An abundance of fresh berries is certainly one of the best things about summertime in the Midwest. Many hot afternoons during summers I spent in Michigan were devoted to collecting sweet, ripe berries for eating and using fresh and for preserving to enjoy during the long, cold winter months.
This recipe round up features fifty-two delicious ways to enjoy a variety of summer berries this year. Below you’ll find some classic recipes you know and love mixed in with some fresh, fun recipes that just might become your new summer favorite. Enjoy!
Summer is in full swing in Michigan, which means fresh berries and herbs are available in abundance. I love to make various preserves throughout the season so that I have a few jars to give as gifts to friends & family and some wonderful treats to enjoy myself during the long winter months when nothing is growing.
This delicious, unique simple syrup combines some of my favorite flavors of these lovely summer months. Blueberries are a familiar favorite and the addition of black currants and wild bergamot gives this syrup a tasty twist.
Black currants are not extremely popular, at least in this area, and can be a bit tricky to find. If you’re lucky, you might be able to get them at a farmer’s market or find a fruit farm that will let you pick them yourself. We are fortunate enough to have a great orchard nearby where we can pick these tasty berries. If possible, growing your own is a great option. If you can’t find black currants and still want to make this recipe, just substitute an equal amount of blueberries. The currants add a lovely flavor, but blueberry-bergamot syrup is also wonderful.
When eaten fresh, black currants have a sweet, earthy flavor that some people don’t enjoy. I personally think they’re wonderful, but they are definitely different. Most people do like black currants when they are added to syrups, jellies, and wines as they have a delicious flavor that is similar blackberries, though it is a bit richer and more concentrated.
Wild Bergamot is a lovely plant that can be found flowering in the fields, meadows, and roadsides in our area right now. I love its strong, spicy, oregano-like flavor. It’s definitely not what you would expect from such a delicate and pretty flower! It is wonderful as a cooking spice, garnish for salads, and to flavor syrups and jellies. The below graphic – excerpted from Dina Falconi’s book, Foraging & Feasting: A Field Guide and Wild Food Cookbook – provides lots of wonderful information about how to wildcraft and use wild bergamot. This is one of my favorite books on foraging wild edibles as it has very thorough plant profiles, amazing recipes, and is beautifully illustrated. Click here to get a copy of your own. Continue reading →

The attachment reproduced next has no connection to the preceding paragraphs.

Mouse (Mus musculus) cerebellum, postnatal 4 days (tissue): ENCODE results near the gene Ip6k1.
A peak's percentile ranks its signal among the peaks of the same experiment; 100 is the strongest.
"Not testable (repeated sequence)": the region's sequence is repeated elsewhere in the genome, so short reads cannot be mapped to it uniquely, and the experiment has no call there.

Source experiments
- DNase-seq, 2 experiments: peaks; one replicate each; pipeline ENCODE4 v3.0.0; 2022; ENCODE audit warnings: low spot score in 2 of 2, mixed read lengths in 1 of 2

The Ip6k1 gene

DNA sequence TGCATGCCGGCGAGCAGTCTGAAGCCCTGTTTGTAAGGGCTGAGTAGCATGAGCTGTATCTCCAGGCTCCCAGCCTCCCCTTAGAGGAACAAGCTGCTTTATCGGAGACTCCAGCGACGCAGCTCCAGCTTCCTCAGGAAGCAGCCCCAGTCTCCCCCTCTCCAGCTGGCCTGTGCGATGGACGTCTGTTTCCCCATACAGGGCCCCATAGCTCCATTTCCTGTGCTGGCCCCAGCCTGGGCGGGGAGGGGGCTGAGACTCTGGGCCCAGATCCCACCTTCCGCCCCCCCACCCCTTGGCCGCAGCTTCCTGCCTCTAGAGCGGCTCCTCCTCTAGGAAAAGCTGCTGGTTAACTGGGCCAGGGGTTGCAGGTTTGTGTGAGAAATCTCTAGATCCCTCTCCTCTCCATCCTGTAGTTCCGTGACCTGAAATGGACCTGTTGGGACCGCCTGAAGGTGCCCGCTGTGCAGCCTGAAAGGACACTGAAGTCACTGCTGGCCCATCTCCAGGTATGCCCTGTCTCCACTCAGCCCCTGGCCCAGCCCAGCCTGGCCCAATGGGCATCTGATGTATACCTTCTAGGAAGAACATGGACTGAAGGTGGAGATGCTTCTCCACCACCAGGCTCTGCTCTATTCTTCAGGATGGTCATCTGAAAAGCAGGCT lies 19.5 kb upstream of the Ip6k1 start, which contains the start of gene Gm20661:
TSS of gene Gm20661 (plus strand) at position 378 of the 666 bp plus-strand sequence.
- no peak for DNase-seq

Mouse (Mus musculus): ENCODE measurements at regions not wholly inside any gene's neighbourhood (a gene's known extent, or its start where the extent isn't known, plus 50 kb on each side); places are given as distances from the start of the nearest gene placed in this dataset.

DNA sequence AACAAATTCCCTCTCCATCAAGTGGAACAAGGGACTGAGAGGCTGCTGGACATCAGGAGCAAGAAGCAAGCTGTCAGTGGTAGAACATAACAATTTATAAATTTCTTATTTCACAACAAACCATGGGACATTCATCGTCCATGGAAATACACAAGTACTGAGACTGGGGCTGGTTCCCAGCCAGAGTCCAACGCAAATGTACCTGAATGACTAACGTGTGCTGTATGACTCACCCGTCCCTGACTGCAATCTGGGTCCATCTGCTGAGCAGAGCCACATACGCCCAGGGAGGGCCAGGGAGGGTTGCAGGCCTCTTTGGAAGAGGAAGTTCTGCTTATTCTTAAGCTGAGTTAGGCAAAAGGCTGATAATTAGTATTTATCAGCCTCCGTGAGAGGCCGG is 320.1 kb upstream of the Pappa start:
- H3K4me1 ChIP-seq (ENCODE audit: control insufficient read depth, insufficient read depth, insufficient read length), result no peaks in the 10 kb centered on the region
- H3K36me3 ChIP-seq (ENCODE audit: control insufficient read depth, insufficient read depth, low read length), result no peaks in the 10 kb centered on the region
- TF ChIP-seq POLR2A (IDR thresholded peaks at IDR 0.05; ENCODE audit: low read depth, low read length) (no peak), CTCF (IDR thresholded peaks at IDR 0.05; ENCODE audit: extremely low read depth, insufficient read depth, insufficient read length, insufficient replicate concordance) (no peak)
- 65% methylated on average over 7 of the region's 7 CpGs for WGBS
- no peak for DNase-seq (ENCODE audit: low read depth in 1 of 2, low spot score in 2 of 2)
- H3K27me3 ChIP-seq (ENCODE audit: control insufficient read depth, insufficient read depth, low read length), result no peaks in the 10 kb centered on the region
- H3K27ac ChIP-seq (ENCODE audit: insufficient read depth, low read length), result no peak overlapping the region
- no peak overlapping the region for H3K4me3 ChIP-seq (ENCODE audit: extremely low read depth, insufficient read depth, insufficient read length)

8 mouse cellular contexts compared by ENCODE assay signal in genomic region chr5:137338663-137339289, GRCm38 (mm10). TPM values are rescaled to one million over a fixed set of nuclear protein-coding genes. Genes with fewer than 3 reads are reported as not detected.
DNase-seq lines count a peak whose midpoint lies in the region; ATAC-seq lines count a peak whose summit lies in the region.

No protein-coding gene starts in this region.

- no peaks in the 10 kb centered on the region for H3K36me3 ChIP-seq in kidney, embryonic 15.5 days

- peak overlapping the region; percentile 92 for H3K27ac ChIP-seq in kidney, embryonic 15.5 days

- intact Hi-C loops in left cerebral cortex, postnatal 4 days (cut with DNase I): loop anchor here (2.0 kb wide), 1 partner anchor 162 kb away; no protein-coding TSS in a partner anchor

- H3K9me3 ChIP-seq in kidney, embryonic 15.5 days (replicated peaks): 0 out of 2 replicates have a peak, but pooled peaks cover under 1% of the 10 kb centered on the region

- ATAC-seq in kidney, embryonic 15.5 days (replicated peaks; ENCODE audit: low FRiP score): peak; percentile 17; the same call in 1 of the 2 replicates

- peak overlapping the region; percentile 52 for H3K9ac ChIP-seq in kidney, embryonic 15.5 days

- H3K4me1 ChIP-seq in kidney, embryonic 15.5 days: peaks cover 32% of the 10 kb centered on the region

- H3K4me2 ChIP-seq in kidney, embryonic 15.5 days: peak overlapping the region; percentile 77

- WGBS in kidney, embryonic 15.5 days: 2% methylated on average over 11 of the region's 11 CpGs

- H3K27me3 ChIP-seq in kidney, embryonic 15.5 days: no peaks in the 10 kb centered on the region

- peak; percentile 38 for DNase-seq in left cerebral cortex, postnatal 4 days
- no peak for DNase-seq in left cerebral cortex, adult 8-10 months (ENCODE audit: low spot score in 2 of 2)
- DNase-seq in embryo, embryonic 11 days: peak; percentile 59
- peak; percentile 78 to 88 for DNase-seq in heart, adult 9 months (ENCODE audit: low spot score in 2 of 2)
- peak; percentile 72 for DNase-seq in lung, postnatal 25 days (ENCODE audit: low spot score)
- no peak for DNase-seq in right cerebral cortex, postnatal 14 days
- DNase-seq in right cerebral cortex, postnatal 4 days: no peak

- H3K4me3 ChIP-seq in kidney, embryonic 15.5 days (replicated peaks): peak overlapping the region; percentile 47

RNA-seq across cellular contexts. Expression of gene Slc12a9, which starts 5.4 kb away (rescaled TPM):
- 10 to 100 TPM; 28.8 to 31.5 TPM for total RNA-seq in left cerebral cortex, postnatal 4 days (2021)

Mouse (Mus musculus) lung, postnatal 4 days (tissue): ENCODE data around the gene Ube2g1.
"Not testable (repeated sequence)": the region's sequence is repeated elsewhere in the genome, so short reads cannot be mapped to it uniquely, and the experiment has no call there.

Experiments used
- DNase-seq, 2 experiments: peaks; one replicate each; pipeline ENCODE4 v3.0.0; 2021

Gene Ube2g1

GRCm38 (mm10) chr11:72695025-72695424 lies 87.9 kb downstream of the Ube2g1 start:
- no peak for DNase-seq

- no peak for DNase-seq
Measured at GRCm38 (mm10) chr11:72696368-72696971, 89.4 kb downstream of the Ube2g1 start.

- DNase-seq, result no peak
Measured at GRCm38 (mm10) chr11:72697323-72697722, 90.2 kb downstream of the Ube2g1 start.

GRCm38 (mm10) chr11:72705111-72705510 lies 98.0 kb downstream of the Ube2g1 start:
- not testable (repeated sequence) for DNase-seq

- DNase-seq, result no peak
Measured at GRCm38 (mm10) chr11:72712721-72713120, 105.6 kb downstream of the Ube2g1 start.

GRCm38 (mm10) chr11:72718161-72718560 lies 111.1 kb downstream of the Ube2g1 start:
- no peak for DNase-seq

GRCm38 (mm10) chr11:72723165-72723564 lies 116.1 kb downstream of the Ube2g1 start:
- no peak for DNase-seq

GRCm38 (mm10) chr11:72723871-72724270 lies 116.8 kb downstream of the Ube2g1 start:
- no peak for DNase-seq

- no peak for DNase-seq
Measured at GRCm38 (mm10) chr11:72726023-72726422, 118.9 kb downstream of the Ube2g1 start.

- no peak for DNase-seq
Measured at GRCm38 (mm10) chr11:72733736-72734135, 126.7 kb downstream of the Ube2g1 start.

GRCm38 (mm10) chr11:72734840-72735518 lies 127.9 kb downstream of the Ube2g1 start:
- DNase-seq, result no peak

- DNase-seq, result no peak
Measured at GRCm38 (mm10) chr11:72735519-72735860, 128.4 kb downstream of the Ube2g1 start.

Summer is the perfect time to go camping or have a cook out in the yard with your friends and family. Cooking outdoors gives you a great opportunity to enjoy the beautiful weather and to add some delicious deep, smoky flavors to your food that are difficult to reproduce with your oven or stove top.
And what is a cook out without condiments? This homemade barbecue sauce is a delicious alternative to conventional BBQ sauces that contain processed, artificial ingredients. It is smoky, sweet, and a bit spicy – everything a good BBQ sauce should be.
1 small yellow onion, diced finely
2-4 cloves of garlic, diced finely (this will depend on the size of your garlic cloves and how garlicky you enjoy your food. I tend to enjoy lots of garlic, so I use 4 cloves.)
1 Tablespoon of olive oil
6 oz of tomato paste
1/2 cup of water
1/2 cup of blackstrap molasses
1/2 cup of honey
1 1/2 Tablespoons of liquid aminos or soy sauce
2 teaspoons of chipotle powder (reduce or omit this if you don’t like a spicy BBQ sauce – this amount will result in a medium-spicy level of heat.)
2 Tablespoons of maple syrup (omit this step if you don’t want your sauce quite as sweet. Tip: The sweetness of the maple syrup can counter the spiciness of the chipotle if you went a little overboard with it.)
1/4 cup apple cider vinegar
salt, to taste
*This recipe makes about 1 pint of sauce.
Heat a sauce pan on medium low. Add oil and let it warm up. Then add the onions, garlic, and a pinch of salt. Stir frequently until the onions are translucent and soft. Add the other ingredients and stir well to combine. Taste the sauce and make sure it is to your liking. Add more maple syrup to increase sweetness, more chipotle powder to increase smokey spiciness, or more salt if needed. Reduce sauce to low and let simmer for about 10 minutes.
When sauce is finished smear it on tempeh, tofu, or your favorite meat option before or after grilling. Unused sauce can be stored in the fridge for a few weeks.